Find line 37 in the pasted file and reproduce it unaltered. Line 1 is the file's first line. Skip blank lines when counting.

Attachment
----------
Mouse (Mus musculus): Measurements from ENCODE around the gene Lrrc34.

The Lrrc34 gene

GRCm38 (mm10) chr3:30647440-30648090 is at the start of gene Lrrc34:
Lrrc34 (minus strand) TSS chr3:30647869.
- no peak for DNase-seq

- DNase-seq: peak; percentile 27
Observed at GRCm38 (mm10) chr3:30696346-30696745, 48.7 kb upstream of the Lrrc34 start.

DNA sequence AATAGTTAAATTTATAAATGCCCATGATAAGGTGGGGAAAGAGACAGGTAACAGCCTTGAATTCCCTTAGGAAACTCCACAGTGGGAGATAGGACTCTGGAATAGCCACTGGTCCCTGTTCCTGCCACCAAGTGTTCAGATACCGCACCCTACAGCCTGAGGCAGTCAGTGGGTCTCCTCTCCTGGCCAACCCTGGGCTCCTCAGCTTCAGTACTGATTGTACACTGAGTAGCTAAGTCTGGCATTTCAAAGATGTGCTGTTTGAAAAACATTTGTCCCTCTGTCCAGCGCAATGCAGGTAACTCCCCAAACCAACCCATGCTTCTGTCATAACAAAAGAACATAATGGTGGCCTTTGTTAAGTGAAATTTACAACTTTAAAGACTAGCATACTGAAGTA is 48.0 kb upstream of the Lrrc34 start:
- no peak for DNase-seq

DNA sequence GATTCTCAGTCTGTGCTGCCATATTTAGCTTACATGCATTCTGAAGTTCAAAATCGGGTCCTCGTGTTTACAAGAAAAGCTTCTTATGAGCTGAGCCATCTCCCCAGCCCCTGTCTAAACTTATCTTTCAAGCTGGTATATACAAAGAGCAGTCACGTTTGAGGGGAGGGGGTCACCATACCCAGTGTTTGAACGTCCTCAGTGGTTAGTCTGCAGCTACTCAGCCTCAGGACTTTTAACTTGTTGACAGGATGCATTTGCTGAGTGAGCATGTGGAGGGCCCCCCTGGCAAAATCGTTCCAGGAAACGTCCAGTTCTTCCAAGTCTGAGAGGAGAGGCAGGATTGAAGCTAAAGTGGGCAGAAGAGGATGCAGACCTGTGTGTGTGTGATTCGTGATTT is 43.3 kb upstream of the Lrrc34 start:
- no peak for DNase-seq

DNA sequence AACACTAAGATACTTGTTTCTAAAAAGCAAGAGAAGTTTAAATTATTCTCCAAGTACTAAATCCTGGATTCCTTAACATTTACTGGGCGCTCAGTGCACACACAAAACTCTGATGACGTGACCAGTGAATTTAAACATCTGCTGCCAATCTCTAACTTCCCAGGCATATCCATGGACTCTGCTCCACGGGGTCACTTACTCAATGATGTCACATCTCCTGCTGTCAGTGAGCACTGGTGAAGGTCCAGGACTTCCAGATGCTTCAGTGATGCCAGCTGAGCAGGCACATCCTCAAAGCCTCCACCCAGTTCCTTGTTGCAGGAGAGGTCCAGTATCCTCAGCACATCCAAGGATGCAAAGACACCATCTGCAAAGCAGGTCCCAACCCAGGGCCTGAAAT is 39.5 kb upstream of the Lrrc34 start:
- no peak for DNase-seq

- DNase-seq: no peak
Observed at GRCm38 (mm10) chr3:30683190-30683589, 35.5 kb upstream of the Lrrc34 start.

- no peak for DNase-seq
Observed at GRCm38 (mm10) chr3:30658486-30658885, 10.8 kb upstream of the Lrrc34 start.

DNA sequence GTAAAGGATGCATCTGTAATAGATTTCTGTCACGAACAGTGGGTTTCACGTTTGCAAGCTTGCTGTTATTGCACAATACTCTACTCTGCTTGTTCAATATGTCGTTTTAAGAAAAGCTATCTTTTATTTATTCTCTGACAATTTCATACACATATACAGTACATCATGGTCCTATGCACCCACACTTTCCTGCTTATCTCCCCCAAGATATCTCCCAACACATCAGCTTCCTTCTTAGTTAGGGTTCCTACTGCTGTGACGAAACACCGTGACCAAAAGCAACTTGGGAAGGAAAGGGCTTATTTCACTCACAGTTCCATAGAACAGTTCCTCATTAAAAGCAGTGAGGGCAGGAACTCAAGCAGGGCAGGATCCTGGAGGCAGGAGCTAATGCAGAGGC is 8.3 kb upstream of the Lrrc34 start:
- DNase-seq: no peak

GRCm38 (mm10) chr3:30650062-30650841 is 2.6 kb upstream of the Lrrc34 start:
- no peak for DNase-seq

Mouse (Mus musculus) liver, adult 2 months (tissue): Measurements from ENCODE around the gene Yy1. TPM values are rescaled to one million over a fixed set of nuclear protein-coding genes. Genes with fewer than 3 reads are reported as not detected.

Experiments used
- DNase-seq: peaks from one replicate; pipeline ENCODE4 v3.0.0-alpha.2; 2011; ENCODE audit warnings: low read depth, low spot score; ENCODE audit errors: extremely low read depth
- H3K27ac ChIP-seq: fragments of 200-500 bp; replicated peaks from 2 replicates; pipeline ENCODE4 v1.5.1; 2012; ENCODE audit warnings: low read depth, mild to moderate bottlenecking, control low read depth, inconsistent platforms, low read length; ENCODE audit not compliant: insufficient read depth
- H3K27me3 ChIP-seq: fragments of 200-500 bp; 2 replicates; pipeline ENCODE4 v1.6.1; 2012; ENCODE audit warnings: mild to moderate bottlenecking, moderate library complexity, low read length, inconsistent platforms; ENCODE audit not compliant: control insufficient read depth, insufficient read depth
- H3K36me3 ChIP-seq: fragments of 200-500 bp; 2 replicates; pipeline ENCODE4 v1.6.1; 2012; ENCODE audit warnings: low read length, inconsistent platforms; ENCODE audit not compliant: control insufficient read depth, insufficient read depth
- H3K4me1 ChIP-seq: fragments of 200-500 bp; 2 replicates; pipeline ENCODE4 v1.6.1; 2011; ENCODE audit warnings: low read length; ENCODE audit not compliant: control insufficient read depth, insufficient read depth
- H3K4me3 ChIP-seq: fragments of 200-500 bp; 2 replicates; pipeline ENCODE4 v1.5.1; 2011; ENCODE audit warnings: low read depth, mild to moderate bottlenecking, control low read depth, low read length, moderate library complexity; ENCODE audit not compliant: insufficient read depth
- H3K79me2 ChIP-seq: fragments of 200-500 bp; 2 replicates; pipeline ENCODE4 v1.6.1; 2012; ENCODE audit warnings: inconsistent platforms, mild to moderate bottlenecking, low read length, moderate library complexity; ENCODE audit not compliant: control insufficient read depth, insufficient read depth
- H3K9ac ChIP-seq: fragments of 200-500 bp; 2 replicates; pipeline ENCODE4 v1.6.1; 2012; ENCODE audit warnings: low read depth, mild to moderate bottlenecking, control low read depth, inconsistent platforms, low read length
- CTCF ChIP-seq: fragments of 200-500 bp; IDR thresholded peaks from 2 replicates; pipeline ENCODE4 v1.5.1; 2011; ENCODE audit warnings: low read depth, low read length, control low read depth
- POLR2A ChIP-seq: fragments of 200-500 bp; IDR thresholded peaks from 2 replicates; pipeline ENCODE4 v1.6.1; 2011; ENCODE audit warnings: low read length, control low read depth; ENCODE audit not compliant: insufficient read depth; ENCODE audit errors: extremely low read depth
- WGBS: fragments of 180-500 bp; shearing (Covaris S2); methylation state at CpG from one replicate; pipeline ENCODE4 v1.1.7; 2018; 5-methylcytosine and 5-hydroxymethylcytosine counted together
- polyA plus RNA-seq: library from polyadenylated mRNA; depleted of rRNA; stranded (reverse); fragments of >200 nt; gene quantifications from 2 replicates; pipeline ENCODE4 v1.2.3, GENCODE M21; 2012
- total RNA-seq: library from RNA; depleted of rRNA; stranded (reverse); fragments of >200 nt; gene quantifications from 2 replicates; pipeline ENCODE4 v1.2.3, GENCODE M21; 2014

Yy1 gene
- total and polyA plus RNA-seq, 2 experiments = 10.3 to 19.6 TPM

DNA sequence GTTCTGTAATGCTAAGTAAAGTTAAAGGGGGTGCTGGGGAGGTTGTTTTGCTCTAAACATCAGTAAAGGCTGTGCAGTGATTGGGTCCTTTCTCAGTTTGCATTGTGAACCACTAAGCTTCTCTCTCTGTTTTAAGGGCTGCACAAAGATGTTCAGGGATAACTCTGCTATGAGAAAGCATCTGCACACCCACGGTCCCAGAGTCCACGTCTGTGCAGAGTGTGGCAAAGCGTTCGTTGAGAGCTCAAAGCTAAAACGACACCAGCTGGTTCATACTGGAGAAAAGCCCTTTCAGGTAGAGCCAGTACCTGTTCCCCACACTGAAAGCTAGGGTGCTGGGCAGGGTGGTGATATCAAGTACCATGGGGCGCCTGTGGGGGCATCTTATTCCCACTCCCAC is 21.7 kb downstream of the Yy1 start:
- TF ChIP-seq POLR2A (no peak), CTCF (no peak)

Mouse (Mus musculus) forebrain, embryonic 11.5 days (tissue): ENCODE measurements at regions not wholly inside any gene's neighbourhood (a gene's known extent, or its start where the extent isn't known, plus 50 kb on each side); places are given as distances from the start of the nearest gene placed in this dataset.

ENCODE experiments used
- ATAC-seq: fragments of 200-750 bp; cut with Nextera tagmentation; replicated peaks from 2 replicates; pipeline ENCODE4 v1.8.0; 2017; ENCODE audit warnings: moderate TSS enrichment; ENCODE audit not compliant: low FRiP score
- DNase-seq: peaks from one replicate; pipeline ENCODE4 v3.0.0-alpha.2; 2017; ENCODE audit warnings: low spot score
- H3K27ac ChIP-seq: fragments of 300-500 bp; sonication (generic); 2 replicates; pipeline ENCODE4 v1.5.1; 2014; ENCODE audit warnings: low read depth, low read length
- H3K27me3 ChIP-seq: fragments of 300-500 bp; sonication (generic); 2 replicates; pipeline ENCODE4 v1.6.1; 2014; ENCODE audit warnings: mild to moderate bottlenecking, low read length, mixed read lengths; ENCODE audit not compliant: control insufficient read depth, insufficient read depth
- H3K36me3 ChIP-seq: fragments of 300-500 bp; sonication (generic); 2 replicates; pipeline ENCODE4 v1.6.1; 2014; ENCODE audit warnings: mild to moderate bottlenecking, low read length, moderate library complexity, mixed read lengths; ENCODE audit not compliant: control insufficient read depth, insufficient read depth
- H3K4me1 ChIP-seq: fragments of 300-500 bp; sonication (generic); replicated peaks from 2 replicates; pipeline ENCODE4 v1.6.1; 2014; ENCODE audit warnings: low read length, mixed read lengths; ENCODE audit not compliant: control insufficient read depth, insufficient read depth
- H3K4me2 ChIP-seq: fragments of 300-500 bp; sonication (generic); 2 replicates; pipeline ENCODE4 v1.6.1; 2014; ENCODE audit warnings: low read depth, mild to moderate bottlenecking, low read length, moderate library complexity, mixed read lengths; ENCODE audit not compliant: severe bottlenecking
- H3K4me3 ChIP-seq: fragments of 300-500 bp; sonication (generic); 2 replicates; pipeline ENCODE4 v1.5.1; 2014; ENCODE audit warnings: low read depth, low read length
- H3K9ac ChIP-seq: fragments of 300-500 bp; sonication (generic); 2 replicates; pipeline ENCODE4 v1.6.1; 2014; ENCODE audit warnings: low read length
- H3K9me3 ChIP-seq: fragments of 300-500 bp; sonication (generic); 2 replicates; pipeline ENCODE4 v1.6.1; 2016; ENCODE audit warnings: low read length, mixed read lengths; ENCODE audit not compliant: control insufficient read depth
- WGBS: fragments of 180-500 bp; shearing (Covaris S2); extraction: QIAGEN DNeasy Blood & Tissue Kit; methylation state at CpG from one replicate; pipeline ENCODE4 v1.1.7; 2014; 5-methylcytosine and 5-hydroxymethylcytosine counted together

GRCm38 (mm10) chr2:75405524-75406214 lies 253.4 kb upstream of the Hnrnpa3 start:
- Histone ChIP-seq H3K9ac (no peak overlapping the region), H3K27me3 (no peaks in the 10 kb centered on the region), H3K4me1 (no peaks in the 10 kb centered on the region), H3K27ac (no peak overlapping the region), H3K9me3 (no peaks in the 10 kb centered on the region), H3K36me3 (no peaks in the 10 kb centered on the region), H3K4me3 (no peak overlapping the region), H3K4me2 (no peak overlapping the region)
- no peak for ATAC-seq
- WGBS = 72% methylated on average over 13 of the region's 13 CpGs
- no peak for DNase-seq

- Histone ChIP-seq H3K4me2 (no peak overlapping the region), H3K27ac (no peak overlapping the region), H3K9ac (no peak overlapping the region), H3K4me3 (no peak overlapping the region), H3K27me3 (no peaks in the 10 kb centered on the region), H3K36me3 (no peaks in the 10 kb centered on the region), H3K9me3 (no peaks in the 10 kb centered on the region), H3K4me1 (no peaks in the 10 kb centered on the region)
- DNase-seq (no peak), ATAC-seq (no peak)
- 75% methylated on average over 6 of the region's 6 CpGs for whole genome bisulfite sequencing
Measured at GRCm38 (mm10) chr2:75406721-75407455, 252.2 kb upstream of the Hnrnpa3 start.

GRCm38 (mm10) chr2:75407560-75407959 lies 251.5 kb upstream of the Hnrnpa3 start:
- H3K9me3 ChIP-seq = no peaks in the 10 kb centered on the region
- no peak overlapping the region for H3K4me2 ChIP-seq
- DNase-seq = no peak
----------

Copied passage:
Yy1 gene